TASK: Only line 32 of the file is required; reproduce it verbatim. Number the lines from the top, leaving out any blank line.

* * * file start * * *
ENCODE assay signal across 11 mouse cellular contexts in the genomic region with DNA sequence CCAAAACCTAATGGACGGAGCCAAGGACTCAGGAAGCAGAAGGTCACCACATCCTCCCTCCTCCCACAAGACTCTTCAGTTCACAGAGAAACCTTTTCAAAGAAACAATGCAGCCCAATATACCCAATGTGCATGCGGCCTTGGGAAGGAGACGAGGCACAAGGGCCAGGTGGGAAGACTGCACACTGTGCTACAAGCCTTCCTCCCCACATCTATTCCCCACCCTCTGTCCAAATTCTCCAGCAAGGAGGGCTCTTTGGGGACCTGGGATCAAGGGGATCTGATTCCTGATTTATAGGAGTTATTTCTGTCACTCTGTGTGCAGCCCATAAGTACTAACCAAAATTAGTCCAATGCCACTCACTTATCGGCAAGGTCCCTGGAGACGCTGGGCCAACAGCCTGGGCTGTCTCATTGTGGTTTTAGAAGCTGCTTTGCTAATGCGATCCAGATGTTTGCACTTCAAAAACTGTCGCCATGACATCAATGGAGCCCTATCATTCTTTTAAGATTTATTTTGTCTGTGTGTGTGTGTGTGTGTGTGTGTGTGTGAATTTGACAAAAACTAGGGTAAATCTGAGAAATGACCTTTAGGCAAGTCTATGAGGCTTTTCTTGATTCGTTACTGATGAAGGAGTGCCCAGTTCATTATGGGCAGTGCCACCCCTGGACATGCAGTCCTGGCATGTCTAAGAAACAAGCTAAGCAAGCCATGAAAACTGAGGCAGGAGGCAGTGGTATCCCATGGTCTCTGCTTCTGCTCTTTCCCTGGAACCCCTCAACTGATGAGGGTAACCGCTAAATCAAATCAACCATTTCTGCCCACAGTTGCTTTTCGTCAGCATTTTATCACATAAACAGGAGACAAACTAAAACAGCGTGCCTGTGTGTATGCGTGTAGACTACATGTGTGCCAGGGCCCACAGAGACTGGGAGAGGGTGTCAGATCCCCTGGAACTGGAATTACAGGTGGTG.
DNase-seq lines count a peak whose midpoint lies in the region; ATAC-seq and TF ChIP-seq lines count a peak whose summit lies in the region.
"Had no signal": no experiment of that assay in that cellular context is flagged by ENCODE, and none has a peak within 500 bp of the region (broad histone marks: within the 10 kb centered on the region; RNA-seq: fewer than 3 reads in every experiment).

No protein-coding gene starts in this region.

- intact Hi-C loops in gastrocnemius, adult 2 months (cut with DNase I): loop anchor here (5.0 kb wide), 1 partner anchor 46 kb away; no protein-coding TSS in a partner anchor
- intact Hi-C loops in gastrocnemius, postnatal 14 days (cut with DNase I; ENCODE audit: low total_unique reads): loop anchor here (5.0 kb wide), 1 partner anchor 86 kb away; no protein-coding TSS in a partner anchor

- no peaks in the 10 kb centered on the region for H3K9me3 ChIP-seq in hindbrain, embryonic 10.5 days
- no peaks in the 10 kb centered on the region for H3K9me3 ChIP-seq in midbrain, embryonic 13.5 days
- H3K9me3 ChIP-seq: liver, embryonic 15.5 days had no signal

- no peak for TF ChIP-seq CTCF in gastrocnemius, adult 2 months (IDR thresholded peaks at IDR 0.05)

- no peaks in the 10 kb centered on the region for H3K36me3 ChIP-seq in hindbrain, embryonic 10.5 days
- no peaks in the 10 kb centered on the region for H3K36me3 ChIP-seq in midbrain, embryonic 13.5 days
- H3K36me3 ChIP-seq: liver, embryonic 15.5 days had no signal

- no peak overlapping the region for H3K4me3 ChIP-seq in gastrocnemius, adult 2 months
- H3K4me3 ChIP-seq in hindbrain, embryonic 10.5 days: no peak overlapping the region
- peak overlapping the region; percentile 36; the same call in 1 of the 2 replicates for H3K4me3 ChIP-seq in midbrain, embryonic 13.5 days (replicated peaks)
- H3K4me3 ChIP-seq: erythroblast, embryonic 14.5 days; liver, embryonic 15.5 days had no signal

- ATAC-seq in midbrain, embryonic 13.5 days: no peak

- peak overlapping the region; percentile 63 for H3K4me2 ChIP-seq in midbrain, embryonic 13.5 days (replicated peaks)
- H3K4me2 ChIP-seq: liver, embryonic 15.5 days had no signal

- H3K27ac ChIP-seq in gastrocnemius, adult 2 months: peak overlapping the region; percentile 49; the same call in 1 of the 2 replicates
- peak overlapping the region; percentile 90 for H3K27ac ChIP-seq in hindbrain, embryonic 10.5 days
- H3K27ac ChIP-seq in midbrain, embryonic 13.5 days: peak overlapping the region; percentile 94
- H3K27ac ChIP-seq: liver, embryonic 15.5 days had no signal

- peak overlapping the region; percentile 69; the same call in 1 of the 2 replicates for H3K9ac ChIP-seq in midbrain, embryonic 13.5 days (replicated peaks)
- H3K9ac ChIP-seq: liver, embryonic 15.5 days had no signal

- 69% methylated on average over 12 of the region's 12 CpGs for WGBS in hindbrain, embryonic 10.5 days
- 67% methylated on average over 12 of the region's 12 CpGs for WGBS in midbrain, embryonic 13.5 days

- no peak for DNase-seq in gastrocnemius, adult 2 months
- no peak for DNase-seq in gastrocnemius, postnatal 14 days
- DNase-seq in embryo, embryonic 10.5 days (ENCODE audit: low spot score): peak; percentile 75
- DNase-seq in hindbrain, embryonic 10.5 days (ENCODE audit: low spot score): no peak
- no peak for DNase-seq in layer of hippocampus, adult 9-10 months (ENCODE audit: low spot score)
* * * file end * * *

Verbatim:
- DNase-seq in hindbrain, embryonic 10.5 days (ENCODE audit: low spot score): no peak